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Theory and Society

, Volume 47, Issue 5, pp 603–633 | Cite as

Boundary-work and the demarcation of civil from uncivil protest in the United States: control, legitimacy, and political inequality

  • Ruth Braunstein
Article

Abstract

Beyond the reaches of scholarly debates about how to define and value civility properly, social actors across various institutional domains routinely demarcate civil from uncivil behavior. Yet this everyday classification process remains understudied and undertheorized, despite being widespread and having significant stakes for the individuals and groups involved. This article begins to fill this gap by developing the concept of civility contests—practical efforts to draw symbolic boundaries between civil and uncivil individuals, groups, or behaviors. Through a focus on the realm of political protest in the United States, this article demonstrates that civility contests involve a wide range of political actors (including institutionalized power holders, opposing movements, and the media) who engage in this boundary-work in order to justify the control or (de)legitimation of protest. It then highlights patterned disparities in the outcomes of these contests, demonstrating that the likelihood of being marked as uncivil and the extent to which this prompts negative social sanction is shaped by one’s social position. Overall, the article seeks to stimulate and guide future empirical research on civility contests and to deepen theoretical understandings of the relationship between symbolic and social boundaries and the role of symbolic boundary-work in the reproduction of political inequality.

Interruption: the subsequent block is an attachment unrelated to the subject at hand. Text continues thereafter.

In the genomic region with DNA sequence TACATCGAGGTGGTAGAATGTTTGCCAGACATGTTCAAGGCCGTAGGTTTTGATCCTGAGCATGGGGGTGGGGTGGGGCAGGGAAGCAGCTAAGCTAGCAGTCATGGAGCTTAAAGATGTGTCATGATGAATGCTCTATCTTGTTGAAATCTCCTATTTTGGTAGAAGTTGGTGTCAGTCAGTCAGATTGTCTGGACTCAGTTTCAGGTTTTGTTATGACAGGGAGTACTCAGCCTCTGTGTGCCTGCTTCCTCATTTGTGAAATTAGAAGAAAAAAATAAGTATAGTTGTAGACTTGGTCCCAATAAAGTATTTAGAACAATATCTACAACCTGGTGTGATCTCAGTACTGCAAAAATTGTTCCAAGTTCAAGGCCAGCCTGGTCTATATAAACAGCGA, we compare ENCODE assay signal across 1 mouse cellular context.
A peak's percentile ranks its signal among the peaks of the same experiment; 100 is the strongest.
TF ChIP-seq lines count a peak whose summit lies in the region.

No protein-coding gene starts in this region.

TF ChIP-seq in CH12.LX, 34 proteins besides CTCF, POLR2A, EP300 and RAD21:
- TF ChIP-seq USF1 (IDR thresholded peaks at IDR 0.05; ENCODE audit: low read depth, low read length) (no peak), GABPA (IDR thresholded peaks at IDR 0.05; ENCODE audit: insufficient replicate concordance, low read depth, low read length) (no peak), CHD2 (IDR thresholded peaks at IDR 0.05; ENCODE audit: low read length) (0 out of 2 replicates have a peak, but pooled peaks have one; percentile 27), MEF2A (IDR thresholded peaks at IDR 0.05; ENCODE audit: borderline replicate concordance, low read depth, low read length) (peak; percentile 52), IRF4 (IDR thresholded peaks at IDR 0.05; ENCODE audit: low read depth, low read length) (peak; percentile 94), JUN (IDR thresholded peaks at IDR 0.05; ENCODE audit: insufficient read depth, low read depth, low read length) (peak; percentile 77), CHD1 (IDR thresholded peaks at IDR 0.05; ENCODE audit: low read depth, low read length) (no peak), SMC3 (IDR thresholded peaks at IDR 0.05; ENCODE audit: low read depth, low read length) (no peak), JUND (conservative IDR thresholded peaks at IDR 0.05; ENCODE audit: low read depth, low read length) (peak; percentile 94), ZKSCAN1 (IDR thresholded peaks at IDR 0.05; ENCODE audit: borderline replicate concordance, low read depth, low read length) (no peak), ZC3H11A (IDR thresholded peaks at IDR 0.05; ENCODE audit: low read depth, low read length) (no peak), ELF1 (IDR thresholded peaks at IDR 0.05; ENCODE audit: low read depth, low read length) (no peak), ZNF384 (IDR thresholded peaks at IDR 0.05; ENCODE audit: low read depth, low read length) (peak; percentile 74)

Keywords

American politics Boundary-work Civility Democracy Political inequality Social movements 

Notes

Acknowledgments

I would like to thank participants in the Politics of Social Change Workshop at the University of Connecticut (especially Andrew Deener and Erica Dollhopf), the Workshop in Cultural Sociology at Yale University, and the Public Discourse Project Seminar at the University of Connecticut’s Humanities Institute for their feedback on previous versions of this article, as well as Craig Calhoun and the editors of “Participation and its Discontents,” a blog in collaboration with the ASA Political Sociology section (Gianpaolo Baiocchi, Pablo Lapegna, Philip Lewin, and David Smilde), for their comments on an early version of this argument. I also gratefully acknowledge support for this project from the UConn Humanities Institute’s Humility and Conviction in Public Life Project.

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Authors and Affiliations

  1. 1.Department of SociologyUniversity of ConnecticutStorrsUSA

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